One of the tasting bars features a growler-filling wall—like filling a growler at a brewery, except with vodka! The initial purchase is a little bit extra because of the growler; however, afterwards you will only need to pay for your spirit of choice. 

Beth Marker, HDC general manager, said, “We are still trying to establish the market for college students, they have come to try our spirits, but we still haven’t figured out what exactly they want.” 

HDC customer Morgan Gayle discovered Heritage Distilling Co. after her sister went and tasted different products at the HDC Gig Harbor facility. “My favorite product is the blood orange vodka, but I want to branch out and try more of the products offered,” says Gayle. She adds that the Heritage products taste a lot less artificial and sugar-packed than other vodkas you find on the shelf. Gayle plans to head up to check out the new Eastern Wash. facility in the near future. 

The HDC flavored-infused vodka is grown three hours east of Roslyn on Scrupps Family Farm in the small town of Odessa, Wash. Jason Scrupps, owner and grower, is the third-generation in his family to operate a dryland wheat farm. Each year, they harvest about 2400 acres of wheat during the peak season of late July/early August. Scrupps and his wife Danielle Scrupps met the owners while attending the University of Idaho together. Normally, Jason and Danielle Scrupps don’t sell their wheat to distilleries, but instead to the local grain cooperative, HighLine Grain LLC, who markets the wheat for them. 

 “The best part of being a farmer is the lifestyle. The work is fulfilling and it’s a great occupation to have to raise a family,” says Jason Scrupps.

The process starts a year before the wheat begins growing; the farmland is subsoiled in the fall which means the soil is worked from 12 to 20 inches deep. After the winter snow melts, the ground is now fertilized with a plow and worked two to three more times before seeding in late August. The wheat then grows until the next harvest. Eastern Washington is the home to some of the best wheat grown in the world, ranking fifth in the United States top wheat producing states.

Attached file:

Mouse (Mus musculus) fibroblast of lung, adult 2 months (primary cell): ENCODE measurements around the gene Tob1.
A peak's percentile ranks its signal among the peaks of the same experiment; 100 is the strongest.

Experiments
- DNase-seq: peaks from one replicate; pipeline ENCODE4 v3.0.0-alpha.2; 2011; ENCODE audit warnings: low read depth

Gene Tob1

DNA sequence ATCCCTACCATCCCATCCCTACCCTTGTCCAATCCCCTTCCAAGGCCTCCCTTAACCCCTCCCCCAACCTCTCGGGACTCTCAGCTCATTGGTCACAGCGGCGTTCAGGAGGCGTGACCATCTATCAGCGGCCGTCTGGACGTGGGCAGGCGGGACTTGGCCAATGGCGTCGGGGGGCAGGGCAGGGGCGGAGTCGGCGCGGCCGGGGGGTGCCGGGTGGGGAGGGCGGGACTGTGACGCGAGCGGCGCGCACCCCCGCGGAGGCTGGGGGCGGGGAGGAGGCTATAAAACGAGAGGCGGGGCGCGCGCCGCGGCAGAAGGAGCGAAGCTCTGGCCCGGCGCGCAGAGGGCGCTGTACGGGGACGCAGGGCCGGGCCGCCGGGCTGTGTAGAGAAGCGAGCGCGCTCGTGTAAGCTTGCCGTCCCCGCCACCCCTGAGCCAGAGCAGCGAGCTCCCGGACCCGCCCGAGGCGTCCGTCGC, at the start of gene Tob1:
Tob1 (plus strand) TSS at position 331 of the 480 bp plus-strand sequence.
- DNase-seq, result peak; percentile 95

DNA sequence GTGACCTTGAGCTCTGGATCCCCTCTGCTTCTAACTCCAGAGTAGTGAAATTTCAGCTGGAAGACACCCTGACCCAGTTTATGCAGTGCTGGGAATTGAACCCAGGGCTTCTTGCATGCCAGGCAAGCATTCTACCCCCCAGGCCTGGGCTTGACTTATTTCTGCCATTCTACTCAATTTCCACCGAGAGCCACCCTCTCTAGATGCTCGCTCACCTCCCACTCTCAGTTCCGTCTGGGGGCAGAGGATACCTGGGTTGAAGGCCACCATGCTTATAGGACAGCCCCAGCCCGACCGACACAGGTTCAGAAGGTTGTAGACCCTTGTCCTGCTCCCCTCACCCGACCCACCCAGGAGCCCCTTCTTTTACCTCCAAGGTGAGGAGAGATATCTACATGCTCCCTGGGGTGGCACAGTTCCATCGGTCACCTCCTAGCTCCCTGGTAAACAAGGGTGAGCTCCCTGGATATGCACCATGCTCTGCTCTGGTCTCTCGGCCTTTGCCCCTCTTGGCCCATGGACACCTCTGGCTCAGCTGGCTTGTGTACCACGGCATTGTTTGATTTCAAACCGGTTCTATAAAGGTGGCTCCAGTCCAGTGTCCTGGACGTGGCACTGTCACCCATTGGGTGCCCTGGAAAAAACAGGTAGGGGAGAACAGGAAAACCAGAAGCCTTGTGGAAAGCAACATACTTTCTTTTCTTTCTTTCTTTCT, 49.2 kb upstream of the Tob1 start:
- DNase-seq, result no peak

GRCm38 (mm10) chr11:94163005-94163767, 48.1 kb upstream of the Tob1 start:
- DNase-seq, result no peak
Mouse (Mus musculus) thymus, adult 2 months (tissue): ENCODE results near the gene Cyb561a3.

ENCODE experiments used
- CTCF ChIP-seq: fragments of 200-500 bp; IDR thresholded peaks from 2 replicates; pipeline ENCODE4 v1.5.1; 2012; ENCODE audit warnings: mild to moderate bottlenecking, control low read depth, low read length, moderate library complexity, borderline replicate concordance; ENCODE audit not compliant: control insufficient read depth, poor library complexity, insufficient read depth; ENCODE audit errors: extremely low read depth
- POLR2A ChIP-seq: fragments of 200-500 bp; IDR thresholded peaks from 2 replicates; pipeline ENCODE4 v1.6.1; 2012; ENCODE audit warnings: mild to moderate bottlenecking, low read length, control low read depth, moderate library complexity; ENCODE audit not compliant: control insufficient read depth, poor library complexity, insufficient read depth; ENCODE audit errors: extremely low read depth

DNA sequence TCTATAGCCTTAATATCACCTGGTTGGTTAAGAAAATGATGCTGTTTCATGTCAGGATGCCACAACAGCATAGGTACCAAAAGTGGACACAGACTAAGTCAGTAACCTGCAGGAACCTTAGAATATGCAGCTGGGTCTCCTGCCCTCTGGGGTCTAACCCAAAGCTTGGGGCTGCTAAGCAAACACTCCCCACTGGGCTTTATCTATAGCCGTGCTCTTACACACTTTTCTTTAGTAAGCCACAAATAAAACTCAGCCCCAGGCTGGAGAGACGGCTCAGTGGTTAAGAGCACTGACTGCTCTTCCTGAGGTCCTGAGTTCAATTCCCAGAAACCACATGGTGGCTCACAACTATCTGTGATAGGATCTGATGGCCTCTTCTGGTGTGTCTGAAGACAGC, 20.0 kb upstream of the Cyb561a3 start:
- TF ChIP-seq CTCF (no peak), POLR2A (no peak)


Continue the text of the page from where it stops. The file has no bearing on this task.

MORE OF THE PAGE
The field-to-flask process consists of many steps, including the grain being delivered in 2000-pound bags, which is then grinded and mashed prior to fermentation for five to 15 days depending on the recipe. From fermentation, the mash is put into distillation and then the cuts are made and it is proofed down until the different spirits are pumped into casks. Whiskey is aged for a minimum of two years in a cast. From the cask the products are bottled and labeled for purchase and placed into the customers’ flask of choice.

Nick, a first-time Heritage Distilling customer was tasting four different whiskeys from their many different lines. According to him, they have a much better quality than other whiskeys you find on store shelves. He personally enjoyed the dual-barrel bourbon, but if he were to make a whiskey milkshake he’d choose to use the brown sugar bourbon. To taste four different spirits, it only costs $5 and is about the size of two shots. If you choose to purchase a bottle of a spirit after tasting it, however, then the tasting fee is waived! The historic building expresses the old-town feel that Roslyn itself shows; however, Heritage Distilling Co. hasn’t lost its own touch inside the facility. With the facility spread throughout three floors, the atmosphere is unique dependent on which part of the building you’re in without ever feeling over-crowded.